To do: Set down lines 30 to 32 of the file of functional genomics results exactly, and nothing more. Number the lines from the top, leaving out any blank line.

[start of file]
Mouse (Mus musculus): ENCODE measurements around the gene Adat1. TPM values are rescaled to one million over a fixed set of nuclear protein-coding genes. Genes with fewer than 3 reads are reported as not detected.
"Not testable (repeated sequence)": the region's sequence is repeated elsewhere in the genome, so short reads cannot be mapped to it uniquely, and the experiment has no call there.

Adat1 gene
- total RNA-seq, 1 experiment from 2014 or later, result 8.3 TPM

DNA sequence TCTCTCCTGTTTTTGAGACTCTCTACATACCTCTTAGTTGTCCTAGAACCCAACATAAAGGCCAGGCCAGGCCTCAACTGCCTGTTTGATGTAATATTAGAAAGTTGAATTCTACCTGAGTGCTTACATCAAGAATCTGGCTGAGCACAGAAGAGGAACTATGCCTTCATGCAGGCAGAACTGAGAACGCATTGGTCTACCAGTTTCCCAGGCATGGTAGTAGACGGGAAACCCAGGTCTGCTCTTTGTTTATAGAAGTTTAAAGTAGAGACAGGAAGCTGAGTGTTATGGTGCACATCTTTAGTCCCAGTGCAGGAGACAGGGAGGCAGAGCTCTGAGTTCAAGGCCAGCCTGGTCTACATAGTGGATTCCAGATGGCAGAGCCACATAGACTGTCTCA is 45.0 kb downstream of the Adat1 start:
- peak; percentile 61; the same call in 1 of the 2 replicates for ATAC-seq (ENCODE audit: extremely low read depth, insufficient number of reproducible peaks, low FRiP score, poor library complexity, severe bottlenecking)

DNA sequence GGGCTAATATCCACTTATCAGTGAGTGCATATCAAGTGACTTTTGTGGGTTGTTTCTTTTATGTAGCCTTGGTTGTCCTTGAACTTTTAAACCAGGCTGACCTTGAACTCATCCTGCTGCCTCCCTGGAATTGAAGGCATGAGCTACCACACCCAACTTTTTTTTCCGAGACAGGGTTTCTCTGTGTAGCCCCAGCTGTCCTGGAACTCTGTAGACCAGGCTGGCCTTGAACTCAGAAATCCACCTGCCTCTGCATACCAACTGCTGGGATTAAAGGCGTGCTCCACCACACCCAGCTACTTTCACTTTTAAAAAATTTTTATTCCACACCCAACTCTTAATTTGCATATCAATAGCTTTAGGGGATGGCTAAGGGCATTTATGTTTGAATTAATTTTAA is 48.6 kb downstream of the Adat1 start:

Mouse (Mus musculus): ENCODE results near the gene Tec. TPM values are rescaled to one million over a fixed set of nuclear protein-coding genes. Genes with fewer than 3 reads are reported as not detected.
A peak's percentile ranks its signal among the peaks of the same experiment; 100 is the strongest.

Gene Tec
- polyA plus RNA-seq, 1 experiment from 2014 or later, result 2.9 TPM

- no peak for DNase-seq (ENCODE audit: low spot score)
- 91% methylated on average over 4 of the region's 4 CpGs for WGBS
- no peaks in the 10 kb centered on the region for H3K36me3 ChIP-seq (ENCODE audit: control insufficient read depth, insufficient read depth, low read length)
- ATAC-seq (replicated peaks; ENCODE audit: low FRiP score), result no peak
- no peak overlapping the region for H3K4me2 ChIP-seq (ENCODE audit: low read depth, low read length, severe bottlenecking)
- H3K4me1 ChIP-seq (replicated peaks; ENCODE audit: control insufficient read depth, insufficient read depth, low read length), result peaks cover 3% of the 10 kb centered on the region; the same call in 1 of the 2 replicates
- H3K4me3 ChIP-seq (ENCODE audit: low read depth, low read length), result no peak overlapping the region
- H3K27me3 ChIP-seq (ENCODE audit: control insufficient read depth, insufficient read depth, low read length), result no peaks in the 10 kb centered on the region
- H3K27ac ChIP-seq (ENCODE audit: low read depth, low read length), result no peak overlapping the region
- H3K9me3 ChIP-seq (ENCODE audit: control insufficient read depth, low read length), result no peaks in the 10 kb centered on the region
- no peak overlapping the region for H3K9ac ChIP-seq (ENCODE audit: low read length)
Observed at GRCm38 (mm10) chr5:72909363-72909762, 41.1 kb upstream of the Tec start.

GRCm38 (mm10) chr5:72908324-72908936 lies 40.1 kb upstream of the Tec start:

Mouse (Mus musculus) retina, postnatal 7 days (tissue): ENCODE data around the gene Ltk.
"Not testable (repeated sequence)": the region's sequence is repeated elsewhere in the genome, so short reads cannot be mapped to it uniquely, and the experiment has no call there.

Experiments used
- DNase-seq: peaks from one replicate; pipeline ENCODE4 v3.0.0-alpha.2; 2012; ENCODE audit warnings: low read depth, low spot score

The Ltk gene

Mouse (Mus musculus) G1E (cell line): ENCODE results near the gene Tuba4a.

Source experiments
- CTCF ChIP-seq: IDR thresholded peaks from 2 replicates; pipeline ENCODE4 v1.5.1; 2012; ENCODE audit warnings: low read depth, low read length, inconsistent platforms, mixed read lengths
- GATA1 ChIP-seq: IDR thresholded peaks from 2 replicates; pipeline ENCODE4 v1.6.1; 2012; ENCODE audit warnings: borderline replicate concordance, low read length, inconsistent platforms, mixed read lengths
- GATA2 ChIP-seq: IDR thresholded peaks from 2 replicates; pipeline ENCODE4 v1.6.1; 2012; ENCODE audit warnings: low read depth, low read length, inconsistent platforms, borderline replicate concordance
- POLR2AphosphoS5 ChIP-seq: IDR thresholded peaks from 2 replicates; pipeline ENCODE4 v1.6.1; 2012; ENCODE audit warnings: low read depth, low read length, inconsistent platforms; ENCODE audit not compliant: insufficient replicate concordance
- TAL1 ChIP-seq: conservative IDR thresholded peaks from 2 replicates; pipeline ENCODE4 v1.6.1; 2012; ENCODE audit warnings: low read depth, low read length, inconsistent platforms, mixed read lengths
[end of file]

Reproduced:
Mouse (Mus musculus) G1E (cell line): ENCODE results near the gene Tuba4a.

Source experiments
- CTCF ChIP-seq: IDR thresholded peaks from 2 replicates; pipeline ENCODE4 v1.5.1; 2012; ENCODE audit warnings: low read depth, low read length, inconsistent platforms, mixed read lengths